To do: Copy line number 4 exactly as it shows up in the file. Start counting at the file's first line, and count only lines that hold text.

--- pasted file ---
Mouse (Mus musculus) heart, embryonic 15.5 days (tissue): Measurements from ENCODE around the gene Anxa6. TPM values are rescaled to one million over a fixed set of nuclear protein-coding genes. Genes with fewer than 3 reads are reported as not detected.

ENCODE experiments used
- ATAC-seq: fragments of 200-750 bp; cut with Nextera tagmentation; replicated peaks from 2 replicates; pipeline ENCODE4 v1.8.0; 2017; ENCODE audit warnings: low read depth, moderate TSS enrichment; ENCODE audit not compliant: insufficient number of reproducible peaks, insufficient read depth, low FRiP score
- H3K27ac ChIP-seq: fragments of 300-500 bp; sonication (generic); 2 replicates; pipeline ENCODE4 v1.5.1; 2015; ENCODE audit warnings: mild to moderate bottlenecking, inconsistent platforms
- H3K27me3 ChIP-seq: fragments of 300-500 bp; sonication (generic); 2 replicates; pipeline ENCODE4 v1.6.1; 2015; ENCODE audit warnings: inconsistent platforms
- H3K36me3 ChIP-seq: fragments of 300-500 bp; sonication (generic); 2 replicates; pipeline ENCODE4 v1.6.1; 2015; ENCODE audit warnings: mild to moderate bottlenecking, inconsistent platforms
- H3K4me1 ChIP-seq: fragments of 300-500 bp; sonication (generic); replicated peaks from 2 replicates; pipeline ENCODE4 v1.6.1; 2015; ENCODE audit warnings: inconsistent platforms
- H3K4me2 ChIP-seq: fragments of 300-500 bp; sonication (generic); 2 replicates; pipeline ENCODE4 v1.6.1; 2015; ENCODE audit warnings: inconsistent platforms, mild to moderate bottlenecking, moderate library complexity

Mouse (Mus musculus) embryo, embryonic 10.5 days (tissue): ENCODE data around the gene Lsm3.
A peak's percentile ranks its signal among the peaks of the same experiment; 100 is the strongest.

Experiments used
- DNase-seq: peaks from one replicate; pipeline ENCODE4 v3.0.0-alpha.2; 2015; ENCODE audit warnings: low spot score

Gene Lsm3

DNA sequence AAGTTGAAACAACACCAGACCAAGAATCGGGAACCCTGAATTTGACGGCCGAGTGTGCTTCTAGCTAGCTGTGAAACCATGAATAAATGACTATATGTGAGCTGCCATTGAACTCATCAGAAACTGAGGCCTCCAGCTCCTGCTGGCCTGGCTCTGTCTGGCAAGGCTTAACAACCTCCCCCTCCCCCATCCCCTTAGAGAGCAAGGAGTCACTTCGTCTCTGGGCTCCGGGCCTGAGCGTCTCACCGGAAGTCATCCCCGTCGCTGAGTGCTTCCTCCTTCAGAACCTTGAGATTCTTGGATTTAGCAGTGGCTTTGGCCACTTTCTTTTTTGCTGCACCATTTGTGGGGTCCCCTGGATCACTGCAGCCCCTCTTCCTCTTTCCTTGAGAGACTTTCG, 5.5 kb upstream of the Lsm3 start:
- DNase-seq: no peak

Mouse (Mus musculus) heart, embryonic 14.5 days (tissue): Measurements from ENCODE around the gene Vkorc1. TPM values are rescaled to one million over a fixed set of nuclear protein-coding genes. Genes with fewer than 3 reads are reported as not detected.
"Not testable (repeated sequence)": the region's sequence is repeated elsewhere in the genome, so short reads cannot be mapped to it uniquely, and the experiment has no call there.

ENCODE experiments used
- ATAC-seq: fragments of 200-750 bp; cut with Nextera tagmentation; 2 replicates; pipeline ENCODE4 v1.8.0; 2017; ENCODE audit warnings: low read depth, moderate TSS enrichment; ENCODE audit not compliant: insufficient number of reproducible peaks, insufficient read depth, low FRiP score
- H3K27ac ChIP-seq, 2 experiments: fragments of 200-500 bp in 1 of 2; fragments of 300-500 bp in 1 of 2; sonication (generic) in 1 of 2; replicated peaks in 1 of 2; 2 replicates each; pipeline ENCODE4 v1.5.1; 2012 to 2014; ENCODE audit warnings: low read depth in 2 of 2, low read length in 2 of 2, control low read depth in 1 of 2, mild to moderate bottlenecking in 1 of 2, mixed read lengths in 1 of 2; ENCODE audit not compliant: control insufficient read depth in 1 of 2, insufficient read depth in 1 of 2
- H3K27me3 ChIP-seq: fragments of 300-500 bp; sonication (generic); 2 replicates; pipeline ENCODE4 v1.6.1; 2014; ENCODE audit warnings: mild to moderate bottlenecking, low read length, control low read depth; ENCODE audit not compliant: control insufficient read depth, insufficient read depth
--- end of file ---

- H3K27ac ChIP-seq: fragments of 300-500 bp; sonication (generic); 2 replicates; pipeline ENCODE4 v1.5.1; 2015; ENCODE audit warnings: mild to moderate bottlenecking, inconsistent platforms